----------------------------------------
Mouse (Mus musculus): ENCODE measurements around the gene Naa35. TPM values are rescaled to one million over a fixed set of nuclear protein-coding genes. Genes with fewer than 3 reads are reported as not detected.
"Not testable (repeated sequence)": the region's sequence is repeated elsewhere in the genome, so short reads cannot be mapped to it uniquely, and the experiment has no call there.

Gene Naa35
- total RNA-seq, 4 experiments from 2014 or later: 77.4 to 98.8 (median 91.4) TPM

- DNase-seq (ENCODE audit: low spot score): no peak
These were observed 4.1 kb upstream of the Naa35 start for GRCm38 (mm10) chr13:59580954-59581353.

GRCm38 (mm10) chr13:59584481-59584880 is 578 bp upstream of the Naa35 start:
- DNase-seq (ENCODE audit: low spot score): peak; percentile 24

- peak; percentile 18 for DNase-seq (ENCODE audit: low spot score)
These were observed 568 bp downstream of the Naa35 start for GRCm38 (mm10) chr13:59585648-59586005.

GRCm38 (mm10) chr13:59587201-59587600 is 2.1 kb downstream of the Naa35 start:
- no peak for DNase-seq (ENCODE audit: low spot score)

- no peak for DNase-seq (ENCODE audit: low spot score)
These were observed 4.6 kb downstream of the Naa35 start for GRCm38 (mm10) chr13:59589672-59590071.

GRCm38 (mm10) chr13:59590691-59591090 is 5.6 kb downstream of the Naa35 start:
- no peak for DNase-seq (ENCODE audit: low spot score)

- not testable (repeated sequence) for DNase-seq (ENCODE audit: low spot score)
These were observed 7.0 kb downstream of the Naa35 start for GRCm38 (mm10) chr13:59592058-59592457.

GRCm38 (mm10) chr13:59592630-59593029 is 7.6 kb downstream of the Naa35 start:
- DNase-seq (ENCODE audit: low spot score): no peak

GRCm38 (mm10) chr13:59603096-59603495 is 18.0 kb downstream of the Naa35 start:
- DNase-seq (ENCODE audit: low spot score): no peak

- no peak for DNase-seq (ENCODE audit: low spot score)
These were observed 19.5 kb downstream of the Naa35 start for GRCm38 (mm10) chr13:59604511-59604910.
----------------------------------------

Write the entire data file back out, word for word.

Mouse (Mus musculus): ENCODE measurements around the gene Naa35. TPM values are rescaled to one million over a fixed set of nuclear protein-coding genes. Genes with fewer than 3 reads are reported as not detected.
"Not testable (repeated sequence)": the region's sequence is repeated elsewhere in the genome, so short reads cannot be mapped to it uniquely, and the experiment has no call there.

Gene Naa35
- total RNA-seq, 4 experiments from 2014 or later: 77.4 to 98.8 (median 91.4) TPM

- DNase-seq (ENCODE audit: low spot score): no peak
These were observed 4.1 kb upstream of the Naa35 start for GRCm38 (mm10) chr13:59580954-59581353.

GRCm38 (mm10) chr13:59584481-59584880 is 578 bp upstream of the Naa35 start:
- DNase-seq (ENCODE audit: low spot score): peak; percentile 24

- peak; percentile 18 for DNase-seq (ENCODE audit: low spot score)
These were observed 568 bp downstream of the Naa35 start for GRCm38 (mm10) chr13:59585648-59586005.

GRCm38 (mm10) chr13:59587201-59587600 is 2.1 kb downstream of the Naa35 start:
- no peak for DNase-seq (ENCODE audit: low spot score)

- no peak for DNase-seq (ENCODE audit: low spot score)
These were observed 4.6 kb downstream of the Naa35 start for GRCm38 (mm10) chr13:59589672-59590071.

GRCm38 (mm10) chr13:59590691-59591090 is 5.6 kb downstream of the Naa35 start:
- no peak for DNase-seq (ENCODE audit: low spot score)

- not testable (repeated sequence) for DNase-seq (ENCODE audit: low spot score)
These were observed 7.0 kb downstream of the Naa35 start for GRCm38 (mm10) chr13:59592058-59592457.

GRCm38 (mm10) chr13:59592630-59593029 is 7.6 kb downstream of the Naa35 start:
- DNase-seq (ENCODE audit: low spot score): no peak

GRCm38 (mm10) chr13:59603096-59603495 is 18.0 kb downstream of the Naa35 start:
- DNase-seq (ENCODE audit: low spot score): no peak

- no peak for DNase-seq (ENCODE audit: low spot score)
These were observed 19.5 kb downstream of the Naa35 start for GRCm38 (mm10) chr13:59604511-59604910.